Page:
To understand what I mean about perceiving ground and space, try the following mental experiment. Recall what it feels like to be on a swing. Close your eyes for a moment and imagine yourself reliving the experience. As children, what was so pleasurable about swinging was the way the body’s changing relationship to gravity made us feel. On the downward plunge, our bodies felt weighted, heavy, and solid. But when the swing’s momentum defied gravity and took us flying, we felt ourselves blended with the air and knew ourselves as creatures of sky and light, weightless and spacious.

These same perceptions, in subtle measure, organize our nervous systems to activate the muscles that produce and maintain upright posture. The perception of down lets our bodies feel grounded, while the perception of space gives our bodies lift.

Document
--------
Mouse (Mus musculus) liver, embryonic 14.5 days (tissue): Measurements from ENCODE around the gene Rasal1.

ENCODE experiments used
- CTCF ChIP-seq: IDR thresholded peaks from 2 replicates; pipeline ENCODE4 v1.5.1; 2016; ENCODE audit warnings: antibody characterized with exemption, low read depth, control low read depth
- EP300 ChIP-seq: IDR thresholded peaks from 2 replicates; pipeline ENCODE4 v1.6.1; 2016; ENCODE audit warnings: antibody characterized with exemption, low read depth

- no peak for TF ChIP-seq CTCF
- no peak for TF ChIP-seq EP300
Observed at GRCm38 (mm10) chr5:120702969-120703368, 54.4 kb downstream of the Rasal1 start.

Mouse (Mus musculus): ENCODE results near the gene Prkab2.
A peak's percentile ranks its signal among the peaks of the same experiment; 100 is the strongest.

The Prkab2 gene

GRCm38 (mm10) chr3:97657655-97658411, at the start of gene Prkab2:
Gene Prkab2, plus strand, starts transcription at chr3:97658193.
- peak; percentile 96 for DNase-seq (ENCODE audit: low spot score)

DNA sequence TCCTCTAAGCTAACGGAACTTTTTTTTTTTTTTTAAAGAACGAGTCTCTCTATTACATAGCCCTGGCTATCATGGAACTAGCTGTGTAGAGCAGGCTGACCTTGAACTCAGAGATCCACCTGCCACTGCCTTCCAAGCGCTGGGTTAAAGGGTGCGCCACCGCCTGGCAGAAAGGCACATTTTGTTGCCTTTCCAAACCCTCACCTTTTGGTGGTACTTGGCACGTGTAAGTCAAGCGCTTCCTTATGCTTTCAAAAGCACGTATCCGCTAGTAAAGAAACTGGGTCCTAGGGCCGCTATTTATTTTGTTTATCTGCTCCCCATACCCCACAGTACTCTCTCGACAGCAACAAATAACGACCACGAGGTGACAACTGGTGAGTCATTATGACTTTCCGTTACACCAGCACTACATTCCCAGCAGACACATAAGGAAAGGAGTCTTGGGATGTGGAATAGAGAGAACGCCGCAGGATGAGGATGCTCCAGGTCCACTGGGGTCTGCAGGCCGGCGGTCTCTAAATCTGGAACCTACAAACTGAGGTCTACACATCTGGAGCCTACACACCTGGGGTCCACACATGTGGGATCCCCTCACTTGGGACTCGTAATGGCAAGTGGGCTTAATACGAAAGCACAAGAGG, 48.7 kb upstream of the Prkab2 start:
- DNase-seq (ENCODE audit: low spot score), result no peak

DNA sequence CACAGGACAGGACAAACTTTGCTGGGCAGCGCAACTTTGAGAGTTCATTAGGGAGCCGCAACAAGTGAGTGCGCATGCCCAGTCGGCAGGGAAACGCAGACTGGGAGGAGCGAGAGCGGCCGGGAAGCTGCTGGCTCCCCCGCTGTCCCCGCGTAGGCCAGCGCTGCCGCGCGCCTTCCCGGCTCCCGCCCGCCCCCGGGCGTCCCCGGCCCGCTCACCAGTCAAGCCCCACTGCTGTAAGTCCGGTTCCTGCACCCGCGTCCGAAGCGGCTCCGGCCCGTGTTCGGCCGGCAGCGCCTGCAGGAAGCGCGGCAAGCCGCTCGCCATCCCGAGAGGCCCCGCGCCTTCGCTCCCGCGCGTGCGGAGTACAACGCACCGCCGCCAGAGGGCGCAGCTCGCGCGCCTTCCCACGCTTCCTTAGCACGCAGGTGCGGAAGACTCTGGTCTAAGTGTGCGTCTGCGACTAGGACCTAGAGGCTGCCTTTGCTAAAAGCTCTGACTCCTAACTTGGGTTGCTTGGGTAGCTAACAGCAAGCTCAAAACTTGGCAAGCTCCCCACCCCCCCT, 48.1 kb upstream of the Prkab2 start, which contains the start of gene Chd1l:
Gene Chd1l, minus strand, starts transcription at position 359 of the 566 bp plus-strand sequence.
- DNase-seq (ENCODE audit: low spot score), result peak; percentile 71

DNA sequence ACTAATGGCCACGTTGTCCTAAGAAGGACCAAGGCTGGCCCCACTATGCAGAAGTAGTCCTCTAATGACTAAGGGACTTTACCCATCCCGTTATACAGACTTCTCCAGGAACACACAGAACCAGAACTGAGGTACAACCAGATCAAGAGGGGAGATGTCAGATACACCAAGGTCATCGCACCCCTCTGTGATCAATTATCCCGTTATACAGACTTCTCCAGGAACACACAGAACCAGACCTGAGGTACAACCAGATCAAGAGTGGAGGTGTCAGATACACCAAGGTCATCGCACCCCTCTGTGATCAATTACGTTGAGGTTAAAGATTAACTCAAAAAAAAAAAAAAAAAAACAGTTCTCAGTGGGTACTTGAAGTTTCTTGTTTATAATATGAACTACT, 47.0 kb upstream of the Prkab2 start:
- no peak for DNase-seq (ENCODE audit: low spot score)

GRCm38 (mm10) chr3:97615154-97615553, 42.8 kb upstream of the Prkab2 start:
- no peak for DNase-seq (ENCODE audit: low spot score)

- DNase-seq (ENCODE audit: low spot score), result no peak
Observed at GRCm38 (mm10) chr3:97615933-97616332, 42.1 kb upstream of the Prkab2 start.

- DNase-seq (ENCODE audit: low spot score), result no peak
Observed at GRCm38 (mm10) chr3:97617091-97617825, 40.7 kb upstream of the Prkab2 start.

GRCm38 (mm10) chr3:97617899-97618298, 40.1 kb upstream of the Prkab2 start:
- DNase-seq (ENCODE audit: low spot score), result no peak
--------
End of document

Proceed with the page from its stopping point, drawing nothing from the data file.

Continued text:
Gravity gives our bodies weight, and we perceive our weight through our proprioceptive sense. This system of internal feedback is complex and is composed in part of sense receptors located in muscles and joints. We interpret the sensations of muscular relaxation as heaviness, because we sense our body parts are closer to the earth (i.e., down).

When we are emotionally down, our sense of weight can feel exaggerated. We drag ourselves along, every action requiring we hoist the body up from the earth. In such a mood, we have little sense of the spaces that surround us. People, objects, and events seem monotone and dimensionless, and our muscles are difficult to arouse. Our posture and breath are labored.